Post by Cornish Terrier on May 8, 2011 15:32:40 GMT -5
Another one of those curious anomalies with relationship descriptions!
Firstly Londoner - I think you have your Janes mixed up. This Jane was age 59 in the 1851 Census so would have been only about 11 in 1803 for the marriage to John Stephens!
The story as I see it:-
James NINNES, roper, married Jane COGAR 2nd August 1791 St Ives
Jane bp. 22nd January 1792 St Ives James bp. 5th January 1794 St Ives Ann bp. 21st February 1796 St Ives Catherine bp. 25th March 1798 St Ives (Kitty d/o James and Jane Ninnis buried 16th July 1802 St Ives) John James bp. 1st February 1801 (born 15th January) St Ives Independent Chapel )John James son of James and Jane Ninnes buried 7th July 1805 age 5)
A couple of things concern me at this point although there appears to be no other possible scenario:- 1. no burial can be found for James. He was a 'roper' so may have been at sea I suppose. 2. with a son named James they then name a son 'John James'. 3. no burial for daughter Ann (see following)
John STEPHENS, mariner, married Jane NINNES, widow 24th April 1803 St Ives (her signiature (first name) is close enough to match that in the first marriage)
Ann bp. 7th May 1804 (born 9th April) St Ives Independent Catherine bp. 23rd May 1805 (born 7th May) St Ives Independent John bp. 22nd February 1807 (born 21st December 1806) St Ives Independent
So Jane NINNES and Ann STEPHENS were actually half-sisters.
Post by Cornish Terrier on May 9, 2011 4:33:56 GMT -5
No problem. As soon as I saw your note I checked the Census original and as soon as I saw 'sister-in-law' with both ladies 'unmarried' I immediately considered a second marriage for their mother.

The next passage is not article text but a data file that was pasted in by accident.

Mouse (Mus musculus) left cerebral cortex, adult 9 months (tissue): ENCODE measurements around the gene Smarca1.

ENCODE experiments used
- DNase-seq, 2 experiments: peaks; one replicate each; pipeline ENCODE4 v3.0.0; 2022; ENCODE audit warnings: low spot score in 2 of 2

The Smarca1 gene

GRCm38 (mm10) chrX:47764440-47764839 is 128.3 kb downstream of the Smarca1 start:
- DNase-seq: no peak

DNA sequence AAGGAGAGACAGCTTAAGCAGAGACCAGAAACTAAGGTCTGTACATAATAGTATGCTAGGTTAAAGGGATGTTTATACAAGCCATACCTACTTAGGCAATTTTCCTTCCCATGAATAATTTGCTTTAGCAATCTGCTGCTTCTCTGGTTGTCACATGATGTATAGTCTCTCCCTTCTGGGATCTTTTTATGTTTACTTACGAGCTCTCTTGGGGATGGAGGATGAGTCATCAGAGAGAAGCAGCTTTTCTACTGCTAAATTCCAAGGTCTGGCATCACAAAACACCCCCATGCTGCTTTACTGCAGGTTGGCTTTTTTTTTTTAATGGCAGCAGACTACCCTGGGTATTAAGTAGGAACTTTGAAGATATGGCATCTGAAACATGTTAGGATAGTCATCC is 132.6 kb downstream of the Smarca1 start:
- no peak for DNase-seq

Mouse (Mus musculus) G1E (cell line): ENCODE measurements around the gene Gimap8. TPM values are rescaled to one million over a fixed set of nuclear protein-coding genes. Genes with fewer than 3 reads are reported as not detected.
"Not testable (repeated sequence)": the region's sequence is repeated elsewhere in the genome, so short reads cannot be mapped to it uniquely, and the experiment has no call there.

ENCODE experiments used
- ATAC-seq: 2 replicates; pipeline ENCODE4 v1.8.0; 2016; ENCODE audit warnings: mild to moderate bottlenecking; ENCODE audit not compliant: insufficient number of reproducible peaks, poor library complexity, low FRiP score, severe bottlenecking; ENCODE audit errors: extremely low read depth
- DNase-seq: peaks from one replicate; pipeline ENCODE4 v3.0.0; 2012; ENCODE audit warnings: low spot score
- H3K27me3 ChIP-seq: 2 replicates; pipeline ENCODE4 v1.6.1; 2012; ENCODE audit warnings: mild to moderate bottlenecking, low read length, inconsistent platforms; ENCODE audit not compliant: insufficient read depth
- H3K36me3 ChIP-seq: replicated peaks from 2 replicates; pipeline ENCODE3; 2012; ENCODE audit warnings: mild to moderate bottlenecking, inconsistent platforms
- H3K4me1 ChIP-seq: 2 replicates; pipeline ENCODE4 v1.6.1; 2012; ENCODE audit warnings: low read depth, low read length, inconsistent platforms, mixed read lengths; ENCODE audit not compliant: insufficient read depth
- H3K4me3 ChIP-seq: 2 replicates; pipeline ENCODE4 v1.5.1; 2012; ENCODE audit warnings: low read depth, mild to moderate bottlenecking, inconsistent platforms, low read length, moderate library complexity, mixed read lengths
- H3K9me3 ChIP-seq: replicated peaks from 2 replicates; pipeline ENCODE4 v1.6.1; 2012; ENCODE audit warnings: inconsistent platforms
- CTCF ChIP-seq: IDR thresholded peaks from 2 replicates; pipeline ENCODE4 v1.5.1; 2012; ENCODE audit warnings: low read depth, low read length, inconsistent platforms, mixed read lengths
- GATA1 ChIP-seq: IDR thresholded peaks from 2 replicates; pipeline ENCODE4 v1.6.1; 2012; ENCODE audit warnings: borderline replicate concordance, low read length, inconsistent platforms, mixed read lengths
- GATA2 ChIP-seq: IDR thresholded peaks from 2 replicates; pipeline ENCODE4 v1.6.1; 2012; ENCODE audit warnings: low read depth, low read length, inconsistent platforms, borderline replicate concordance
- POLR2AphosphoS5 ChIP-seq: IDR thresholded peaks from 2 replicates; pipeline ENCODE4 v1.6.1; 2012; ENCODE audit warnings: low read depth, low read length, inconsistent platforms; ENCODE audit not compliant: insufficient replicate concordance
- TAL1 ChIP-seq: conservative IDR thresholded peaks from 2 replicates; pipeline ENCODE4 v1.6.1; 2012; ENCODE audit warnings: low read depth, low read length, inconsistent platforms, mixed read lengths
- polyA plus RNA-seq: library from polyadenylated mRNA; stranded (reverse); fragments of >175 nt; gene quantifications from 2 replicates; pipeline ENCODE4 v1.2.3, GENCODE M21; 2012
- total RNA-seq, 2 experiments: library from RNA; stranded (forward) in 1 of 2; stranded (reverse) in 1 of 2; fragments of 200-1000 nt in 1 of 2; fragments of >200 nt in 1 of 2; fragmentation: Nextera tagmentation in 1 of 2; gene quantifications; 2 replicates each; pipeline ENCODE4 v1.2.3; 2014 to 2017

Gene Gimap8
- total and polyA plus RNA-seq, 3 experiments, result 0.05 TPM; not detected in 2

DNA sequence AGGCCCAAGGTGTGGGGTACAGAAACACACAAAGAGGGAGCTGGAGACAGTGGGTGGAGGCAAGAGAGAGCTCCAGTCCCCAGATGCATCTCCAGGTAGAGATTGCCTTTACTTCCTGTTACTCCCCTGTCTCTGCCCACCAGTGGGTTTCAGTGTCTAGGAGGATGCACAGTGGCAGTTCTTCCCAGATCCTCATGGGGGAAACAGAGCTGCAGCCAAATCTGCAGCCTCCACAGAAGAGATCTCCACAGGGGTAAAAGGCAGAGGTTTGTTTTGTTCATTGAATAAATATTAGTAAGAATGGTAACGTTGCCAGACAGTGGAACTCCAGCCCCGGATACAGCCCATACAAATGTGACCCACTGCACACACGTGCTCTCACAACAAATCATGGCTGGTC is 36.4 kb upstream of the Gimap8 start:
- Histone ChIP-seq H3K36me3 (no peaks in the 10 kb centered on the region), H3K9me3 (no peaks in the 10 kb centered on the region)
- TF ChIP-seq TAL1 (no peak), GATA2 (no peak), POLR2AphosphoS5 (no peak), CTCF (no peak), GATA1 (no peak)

I am not happy though that a burial is not apparent for James Ninnes.
More work will need to be done on the Ninnes lines to be absolutely certain of this and I think that is going to lead us back to a conundrum with the names Ninnes and Nance being interchanged at some point.
Post by Cornish Terrier on May 23, 2011 11:04:17 GMT -5
The James Ninnis that stayed in St Ives, mariner/fisherman, married Jane Care 8 May 1819, and had children Martha Care Ninnis baptized 18 Jan 1822, William Care Ninnis buried 29 December 1823 4 days old; then James baptized privately 6 January 1824, buried 18 January 1824 3 weeks old - so William & James were twins. Mother Jane was buried 7 January 1824.
A slight correction is required here!
William Care Ninnis was baptised 26th December 1823 at St Ives son of John Launder and Margaret Ninnis.
He was therefore not a twin to James.
The wife of John Launder Ninnis was Margaret Care and it is this union that is partly to blame for some consternation I now have regarding the origins of the original James Ninnis of this thread.
John Launder Ninnis was the son of Nicholas and Ann whose son James of 1793 was one of those in the mix.
Margaret Care was a daughter of Henry and Martha Care and was a sister to Jane who married James Ninnes in 1819.
Another sister, Elizabeth (a minor) married Nicholas Ninnes (also a minor) at St Ives in 1798.
Nicholas and John Launder Ninnes were brothers so with the three Care girls being sisters it seems logical that James Ninnes, husband of Jane, might therefore be a brother to Nicholas and John Launder Ninnes.
My apologies to all who have subscribed to this enquiry. I have difficulty navigating this website and felt guilty at the rebuke from Sue for not reading all the work put in by all. I have now found the thread and will work my way through it and promise to return with any comments and thoughts.